Fort Klock Restoration, A Fortified Stone Homestead in the Mohawk River Valley of Upstate New York
I close my eyes and drift back over the chasm of time which has been my existence. The place of arrival is my boyhood home in Marshville, N.Y. The house sits close to the road on the south and almost too close to the creek bank on the north. Across the road, a high wooded bank rises to obscure the south sun of winter. I was brought here to my grandfather’s house in 1932 by my parents not long after my grandmother passed away. I was two years old. The house remained my home until I left at the age of eighteen. The occupants of this place at the time of my arrival were my grandfather Benjamin J. Garlock (my mother’s father), and my mother’s nine-year-old brother Douglas Garlock. Even though the house is now long gone, it and its furnishings remain clearly etched in my mind. I’ll shove the other material possessions back into the recesses of my mind and bring forth one special piece of furniture, my grandfather’s slant-top desk. Over the desk hung a large steel engraved picture of the signing of the Declaration of Independence. These days of the 1930s were tough times for America and Americans. The country was locked in a great depression. My father had lost what was considered a promising job at General Electric in Schenectady the year we moved to Marshville, NY. The job he got at Beech-Nut in Canajoharie, the extremely thrifty upbringing that was instilled in both his family and my mother’s, and the garden sustained the family in somewhat better stead than with some families. However, there were still hard times that affected the family. Please excuse me for drifting away from Grandpa’s desk, but the thought of its contents and the Declaration of Independence picture brought clearly to my mind the period of time during the mid to late 1930s when I became aware that there were hard times. The discussions as to whether the picture and some of the desk’s contents could be sold to help Grandpa Garlock with financial problems. In one drawer of the desk was the internal works of a watch. It was once housed in a gold case that had been sold to raise cash to help in a financial crunch.
I must at this point clearly state that Grandpa’s desk was strictly off-limits to one small boy, namely me, unless Grandpa was there. I knew what was in the desk. Most things could be considered mileposts from my grandfather’s life. I’d pester him to open these drawers and show me the large silver watch with the eagle on its cover. The watch had come from Cherry Valley and had once belonged to Smith Gordon who brought up my grandmother when her mother had died leaving her and her two infant sisters. That eagle aroused my interest and so did the thought that the watch had ticked away the years of the Civil War. A small pistol that had been Grandpa’s since he was young fired my imagination far beyond its actual importance.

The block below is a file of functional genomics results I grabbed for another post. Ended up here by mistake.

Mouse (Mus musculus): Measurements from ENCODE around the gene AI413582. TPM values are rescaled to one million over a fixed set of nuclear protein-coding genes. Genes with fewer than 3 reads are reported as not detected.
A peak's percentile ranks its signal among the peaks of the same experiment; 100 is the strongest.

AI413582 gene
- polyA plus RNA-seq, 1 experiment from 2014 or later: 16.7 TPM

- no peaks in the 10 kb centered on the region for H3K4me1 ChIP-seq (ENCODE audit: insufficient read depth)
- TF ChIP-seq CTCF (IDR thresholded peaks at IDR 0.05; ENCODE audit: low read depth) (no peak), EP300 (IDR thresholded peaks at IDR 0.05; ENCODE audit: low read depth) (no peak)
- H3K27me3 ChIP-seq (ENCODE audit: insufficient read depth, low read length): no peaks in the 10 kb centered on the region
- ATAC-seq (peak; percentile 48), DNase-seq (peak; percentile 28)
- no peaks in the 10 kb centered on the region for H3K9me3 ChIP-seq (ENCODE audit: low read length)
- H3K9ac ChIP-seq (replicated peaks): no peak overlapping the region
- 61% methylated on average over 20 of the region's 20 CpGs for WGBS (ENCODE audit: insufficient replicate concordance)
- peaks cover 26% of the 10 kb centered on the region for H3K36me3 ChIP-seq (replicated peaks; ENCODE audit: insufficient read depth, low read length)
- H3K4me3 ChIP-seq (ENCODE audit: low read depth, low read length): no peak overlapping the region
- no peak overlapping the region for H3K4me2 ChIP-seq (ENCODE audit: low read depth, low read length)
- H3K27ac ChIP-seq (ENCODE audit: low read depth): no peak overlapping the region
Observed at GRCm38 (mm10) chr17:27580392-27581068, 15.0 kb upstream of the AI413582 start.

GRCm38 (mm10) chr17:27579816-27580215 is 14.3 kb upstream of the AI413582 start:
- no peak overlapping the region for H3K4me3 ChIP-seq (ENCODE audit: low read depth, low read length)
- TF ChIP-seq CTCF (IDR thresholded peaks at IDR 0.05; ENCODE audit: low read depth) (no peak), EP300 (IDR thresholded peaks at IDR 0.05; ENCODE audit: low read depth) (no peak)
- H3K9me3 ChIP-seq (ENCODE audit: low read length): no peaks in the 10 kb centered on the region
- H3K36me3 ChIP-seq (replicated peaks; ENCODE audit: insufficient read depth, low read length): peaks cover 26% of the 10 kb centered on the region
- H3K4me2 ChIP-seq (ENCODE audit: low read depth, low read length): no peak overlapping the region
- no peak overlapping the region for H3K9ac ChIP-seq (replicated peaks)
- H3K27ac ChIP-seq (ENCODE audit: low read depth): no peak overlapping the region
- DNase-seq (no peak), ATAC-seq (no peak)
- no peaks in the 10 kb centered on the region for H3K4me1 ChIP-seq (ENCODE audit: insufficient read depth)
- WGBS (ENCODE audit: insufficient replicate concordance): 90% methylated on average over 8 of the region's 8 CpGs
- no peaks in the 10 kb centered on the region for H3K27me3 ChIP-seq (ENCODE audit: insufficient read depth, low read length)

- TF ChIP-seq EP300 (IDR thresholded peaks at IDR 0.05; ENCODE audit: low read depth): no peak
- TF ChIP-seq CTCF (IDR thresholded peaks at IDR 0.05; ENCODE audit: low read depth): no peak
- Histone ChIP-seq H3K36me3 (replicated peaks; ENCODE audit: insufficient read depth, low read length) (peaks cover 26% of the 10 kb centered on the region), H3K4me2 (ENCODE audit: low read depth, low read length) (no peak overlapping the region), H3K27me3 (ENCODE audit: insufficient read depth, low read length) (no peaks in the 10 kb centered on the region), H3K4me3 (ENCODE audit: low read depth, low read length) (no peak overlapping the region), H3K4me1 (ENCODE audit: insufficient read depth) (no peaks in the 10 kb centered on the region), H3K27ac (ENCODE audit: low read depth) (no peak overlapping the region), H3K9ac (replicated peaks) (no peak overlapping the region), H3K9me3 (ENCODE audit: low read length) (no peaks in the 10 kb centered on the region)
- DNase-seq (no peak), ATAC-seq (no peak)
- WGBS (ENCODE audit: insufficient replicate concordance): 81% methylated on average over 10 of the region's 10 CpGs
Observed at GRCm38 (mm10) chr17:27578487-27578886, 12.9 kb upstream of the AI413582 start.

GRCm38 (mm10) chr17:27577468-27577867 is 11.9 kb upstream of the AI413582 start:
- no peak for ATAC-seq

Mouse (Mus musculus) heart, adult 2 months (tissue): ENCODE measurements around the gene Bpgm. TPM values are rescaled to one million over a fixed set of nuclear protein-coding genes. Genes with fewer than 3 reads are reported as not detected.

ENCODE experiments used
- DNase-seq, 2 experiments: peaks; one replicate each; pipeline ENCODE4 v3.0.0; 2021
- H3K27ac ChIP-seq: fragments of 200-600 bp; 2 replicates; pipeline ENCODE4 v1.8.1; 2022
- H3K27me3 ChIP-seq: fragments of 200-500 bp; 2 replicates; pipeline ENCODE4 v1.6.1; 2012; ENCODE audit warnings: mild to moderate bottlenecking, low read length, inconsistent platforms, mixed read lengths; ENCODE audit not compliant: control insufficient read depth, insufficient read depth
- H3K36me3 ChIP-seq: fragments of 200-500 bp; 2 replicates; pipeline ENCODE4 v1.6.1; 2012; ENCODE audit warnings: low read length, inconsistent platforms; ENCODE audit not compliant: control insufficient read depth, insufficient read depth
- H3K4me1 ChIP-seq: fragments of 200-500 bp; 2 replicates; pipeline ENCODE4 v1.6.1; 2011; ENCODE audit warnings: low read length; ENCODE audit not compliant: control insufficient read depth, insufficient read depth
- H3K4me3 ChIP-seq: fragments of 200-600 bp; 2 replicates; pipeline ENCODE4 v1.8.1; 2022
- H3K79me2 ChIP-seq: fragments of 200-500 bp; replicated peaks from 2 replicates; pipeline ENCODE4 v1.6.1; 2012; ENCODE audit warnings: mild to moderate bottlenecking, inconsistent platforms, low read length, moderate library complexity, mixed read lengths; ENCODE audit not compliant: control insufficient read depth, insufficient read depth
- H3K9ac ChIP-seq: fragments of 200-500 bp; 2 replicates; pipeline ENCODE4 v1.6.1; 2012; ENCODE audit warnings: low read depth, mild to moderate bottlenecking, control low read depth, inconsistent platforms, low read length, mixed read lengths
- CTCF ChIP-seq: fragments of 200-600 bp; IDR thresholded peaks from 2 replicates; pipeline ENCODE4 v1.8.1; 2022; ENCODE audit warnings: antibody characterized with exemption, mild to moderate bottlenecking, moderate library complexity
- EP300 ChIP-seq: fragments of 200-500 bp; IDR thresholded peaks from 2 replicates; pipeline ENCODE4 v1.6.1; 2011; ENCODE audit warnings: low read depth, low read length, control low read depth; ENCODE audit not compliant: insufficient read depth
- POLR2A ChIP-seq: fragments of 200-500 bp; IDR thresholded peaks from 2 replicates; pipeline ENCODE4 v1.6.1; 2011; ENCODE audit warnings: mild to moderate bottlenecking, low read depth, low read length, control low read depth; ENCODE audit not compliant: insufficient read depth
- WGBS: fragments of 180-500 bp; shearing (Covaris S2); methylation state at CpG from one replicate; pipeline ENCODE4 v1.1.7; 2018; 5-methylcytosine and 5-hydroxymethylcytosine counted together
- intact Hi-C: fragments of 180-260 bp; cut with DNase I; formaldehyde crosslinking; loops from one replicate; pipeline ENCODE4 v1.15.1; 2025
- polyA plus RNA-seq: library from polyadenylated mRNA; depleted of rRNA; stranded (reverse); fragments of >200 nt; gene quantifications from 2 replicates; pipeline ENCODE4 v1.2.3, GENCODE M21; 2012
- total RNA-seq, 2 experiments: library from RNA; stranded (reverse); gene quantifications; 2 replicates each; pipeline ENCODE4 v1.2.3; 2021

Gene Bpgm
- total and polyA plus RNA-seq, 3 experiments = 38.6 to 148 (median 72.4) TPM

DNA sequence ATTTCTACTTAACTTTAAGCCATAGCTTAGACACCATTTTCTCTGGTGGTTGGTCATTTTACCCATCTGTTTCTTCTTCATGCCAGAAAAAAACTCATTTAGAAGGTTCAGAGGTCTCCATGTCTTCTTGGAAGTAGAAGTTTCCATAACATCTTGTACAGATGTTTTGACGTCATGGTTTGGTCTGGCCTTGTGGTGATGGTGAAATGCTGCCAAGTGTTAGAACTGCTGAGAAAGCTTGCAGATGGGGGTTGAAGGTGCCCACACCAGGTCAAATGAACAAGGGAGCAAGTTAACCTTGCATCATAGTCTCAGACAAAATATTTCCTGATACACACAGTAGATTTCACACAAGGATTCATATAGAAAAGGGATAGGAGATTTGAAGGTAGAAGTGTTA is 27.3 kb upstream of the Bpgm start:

One of the strangest things the desk contained was a U-shaped bone. On it was written “B.J.G.” and “1887”. Grandpa said it was the wishbone of his pet goose that had been the Thanksgiving dinner when he was ten years old. Another treasure that comes to mind is a small Christmas box of old coins including one small cent with an eagle on it that grandpa said was the kind of penny most used when he was a boy. The reminder of a happy day remained in Grandpa’s ticket to the World’s Columbian Exposition in Chicago for October 9, 1893. His father had taken him and two other boys that day. Grandpa was fourteen years old. Since his father had left the family when Grandpa was very young, this was probably a special outing.
It would be nice if our lives were composed of only pleasant memories, but it cannot be. There in the pigeon holes in the old desk were papers that I did not understand until years later. The documents regarding the foreclosure when Grandpa’s sisters took the farm from him were there as were the papers about the fire that destroyed the farm barn. Sandwiched in with other documents were obituaries for grandmother in 1931 and his thirteen-year-old son who died in 1936. Such were the adversities of life that my grandfather went through. Despite the hardships, he was a remarkable man and one of my great mentors and friends. Doubtless in preserving his treasures that were passed down to me, I acquired a depth of understanding of yesterday’s life and began an accumulation of objects and memories that have been a great part of my life.